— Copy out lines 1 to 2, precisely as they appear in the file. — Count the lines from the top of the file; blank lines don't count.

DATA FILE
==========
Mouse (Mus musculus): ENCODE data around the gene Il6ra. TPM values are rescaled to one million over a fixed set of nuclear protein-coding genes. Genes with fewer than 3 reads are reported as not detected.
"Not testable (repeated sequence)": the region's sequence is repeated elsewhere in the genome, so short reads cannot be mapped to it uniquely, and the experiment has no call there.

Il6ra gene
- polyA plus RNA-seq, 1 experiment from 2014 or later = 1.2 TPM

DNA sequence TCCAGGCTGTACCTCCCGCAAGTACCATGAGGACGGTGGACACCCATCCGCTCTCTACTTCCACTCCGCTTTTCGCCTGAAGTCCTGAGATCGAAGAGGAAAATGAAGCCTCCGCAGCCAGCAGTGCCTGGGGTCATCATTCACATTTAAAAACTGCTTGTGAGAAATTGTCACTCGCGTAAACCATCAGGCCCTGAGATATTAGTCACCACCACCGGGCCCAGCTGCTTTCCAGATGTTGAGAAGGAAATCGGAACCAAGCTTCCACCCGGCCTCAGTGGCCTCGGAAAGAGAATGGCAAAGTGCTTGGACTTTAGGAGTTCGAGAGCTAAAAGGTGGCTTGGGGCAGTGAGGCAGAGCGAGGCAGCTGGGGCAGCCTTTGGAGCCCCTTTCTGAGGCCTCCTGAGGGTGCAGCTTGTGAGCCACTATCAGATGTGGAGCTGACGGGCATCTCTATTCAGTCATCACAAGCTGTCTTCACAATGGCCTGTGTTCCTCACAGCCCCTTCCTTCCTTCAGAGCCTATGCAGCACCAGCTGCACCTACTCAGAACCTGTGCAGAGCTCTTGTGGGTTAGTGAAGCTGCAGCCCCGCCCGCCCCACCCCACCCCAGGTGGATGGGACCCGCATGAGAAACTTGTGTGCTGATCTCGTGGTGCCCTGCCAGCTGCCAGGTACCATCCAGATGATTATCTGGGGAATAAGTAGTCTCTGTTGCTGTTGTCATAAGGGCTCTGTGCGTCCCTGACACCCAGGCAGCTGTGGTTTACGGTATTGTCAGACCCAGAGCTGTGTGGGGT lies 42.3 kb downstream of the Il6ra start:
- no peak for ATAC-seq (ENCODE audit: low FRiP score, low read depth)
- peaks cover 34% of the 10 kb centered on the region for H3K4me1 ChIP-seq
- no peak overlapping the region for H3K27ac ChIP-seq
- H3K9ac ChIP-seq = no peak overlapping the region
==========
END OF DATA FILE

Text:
Mouse (Mus musculus): ENCODE data around the gene Il6ra. TPM values are rescaled to one million over a fixed set of nuclear protein-coding genes. Genes with fewer than 3 reads are reported as not detected.
"Not testable (repeated sequence)": the region's sequence is repeated elsewhere in the genome, so short reads cannot be mapped to it uniquely, and the experiment has no call there.